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Public art is an integral component of Hudson River Park. The Park’s design process has included the creation and installation of place-specific public sculpture in a number of locations. In addition, the Park also proudly hosts two public memorials that were carefully planned to be integrated into the Park landscape, as well as other permanent installations that enhance the Park environment.

When traveling the esplanade in Tribeca, you’ll encounter several intriguing steel, curvilinear sculptures. Collectively known as the Serpentine Structures (2008), these industrial trusses assume evocative forms related to the estuarine environment of the neighboring river. Arranged north to south, the sculptures are called Twister (the double-stemmed unit), Torque (the bench), and Offshoot (a single-stemmed cantilever).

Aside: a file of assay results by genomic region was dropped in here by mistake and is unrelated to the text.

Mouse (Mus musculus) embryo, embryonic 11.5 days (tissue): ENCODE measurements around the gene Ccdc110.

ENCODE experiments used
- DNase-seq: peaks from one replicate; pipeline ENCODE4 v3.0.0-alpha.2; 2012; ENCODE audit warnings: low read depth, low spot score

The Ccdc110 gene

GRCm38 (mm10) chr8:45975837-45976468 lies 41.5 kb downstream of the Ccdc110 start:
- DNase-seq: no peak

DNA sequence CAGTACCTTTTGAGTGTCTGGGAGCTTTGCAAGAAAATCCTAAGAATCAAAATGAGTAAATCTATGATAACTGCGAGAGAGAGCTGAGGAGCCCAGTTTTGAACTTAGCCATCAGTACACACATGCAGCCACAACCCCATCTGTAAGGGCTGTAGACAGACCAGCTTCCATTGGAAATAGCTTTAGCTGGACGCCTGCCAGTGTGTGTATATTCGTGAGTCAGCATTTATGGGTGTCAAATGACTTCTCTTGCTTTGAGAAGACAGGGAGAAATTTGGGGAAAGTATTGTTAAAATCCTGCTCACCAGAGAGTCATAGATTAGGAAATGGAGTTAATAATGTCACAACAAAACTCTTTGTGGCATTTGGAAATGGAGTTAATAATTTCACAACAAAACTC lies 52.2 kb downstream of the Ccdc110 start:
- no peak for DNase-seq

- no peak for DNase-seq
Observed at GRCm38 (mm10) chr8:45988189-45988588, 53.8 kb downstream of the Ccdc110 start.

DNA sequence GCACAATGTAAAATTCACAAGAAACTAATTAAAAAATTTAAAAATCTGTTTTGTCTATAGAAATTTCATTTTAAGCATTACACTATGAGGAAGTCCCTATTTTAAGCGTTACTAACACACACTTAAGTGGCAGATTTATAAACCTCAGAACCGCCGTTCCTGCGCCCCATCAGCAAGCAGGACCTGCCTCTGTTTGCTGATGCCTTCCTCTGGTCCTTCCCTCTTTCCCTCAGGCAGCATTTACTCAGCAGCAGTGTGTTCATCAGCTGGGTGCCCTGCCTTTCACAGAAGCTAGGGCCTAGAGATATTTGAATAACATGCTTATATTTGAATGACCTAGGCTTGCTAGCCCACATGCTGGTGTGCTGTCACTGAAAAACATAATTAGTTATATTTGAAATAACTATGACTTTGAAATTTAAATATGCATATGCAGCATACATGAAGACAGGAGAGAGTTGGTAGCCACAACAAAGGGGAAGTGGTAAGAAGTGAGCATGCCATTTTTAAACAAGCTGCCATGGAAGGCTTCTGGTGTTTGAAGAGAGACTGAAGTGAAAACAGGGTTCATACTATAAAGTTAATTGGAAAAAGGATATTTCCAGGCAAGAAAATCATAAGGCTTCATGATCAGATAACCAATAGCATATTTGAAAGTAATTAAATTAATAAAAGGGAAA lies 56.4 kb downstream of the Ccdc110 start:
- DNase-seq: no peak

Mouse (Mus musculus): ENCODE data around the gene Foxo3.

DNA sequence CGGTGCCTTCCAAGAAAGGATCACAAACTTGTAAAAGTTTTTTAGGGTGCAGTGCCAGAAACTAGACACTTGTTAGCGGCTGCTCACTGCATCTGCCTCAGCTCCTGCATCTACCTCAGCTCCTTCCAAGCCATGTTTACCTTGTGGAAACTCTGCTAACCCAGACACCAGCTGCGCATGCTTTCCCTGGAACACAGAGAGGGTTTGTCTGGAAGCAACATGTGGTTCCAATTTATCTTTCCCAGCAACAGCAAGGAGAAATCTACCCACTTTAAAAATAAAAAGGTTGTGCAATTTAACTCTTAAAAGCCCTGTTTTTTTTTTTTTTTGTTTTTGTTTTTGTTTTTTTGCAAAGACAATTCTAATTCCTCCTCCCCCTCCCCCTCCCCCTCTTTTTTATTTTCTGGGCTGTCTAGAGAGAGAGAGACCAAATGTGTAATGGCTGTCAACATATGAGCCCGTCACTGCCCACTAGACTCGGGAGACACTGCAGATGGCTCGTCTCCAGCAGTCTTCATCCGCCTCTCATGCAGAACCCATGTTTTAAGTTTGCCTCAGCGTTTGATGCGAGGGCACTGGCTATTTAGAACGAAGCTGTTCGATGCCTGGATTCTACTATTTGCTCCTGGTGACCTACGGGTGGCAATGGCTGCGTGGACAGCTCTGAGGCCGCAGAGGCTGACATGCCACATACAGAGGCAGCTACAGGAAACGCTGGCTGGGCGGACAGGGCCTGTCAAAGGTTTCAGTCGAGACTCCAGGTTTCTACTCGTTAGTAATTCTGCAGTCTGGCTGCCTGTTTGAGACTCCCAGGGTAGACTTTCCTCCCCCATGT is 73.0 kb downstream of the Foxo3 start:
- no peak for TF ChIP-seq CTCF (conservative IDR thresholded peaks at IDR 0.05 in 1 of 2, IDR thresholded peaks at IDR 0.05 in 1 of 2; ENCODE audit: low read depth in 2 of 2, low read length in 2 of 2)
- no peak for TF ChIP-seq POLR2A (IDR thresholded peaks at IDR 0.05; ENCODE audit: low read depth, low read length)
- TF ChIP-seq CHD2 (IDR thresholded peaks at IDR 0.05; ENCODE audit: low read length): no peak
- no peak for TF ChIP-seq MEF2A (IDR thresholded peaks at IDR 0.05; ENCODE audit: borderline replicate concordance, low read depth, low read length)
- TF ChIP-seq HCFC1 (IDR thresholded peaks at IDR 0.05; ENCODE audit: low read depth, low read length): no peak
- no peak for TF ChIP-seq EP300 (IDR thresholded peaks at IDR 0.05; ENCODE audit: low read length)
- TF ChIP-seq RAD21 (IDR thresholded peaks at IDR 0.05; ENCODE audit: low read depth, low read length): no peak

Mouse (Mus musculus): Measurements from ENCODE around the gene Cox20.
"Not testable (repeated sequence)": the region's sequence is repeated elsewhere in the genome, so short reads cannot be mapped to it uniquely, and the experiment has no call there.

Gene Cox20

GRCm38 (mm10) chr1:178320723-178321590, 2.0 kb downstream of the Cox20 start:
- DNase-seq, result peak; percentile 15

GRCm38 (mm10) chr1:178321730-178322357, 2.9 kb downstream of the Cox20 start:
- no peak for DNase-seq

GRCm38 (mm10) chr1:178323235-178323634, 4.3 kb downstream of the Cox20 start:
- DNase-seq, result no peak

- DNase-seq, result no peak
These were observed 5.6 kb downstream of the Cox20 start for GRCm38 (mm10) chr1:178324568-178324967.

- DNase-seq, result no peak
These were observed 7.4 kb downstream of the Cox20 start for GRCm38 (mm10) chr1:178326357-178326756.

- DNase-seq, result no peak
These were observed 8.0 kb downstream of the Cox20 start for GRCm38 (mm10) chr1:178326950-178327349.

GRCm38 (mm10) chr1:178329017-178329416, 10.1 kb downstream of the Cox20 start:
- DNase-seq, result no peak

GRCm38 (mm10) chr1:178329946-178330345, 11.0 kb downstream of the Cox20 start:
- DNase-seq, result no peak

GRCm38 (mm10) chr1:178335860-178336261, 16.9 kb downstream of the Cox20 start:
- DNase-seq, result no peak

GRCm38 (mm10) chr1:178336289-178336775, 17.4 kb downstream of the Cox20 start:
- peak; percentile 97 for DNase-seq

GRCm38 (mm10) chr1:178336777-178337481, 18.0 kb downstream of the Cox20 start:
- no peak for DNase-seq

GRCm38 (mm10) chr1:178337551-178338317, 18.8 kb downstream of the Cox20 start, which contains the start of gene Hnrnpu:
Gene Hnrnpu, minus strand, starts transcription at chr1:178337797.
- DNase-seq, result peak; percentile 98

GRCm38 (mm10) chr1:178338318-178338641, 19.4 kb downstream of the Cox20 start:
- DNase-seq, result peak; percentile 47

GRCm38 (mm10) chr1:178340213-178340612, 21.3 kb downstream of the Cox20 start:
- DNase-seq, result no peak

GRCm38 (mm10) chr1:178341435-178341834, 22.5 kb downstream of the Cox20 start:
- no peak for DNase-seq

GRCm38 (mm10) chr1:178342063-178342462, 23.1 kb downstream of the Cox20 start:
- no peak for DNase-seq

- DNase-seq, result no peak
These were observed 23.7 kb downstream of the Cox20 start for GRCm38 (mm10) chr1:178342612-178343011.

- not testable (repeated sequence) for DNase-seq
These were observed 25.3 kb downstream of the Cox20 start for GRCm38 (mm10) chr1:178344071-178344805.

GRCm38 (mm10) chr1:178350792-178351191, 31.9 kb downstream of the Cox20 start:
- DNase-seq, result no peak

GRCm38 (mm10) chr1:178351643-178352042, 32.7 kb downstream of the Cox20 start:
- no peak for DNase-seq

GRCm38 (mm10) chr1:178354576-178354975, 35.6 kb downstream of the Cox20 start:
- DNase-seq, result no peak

Created by Marc Gibian, each sculpture is built of steel pipe which has been rolled, notched and welded. The two larger structures were divided by flanges into several components in order to be transported and galvanized. The middle unit has woven steel forged onto its ribs which invites sitting. The overhead works function to provide shade, with their living plant fabric.

Serpentine Structures was commissioned with funds provided by Friends of Lower Manhattan.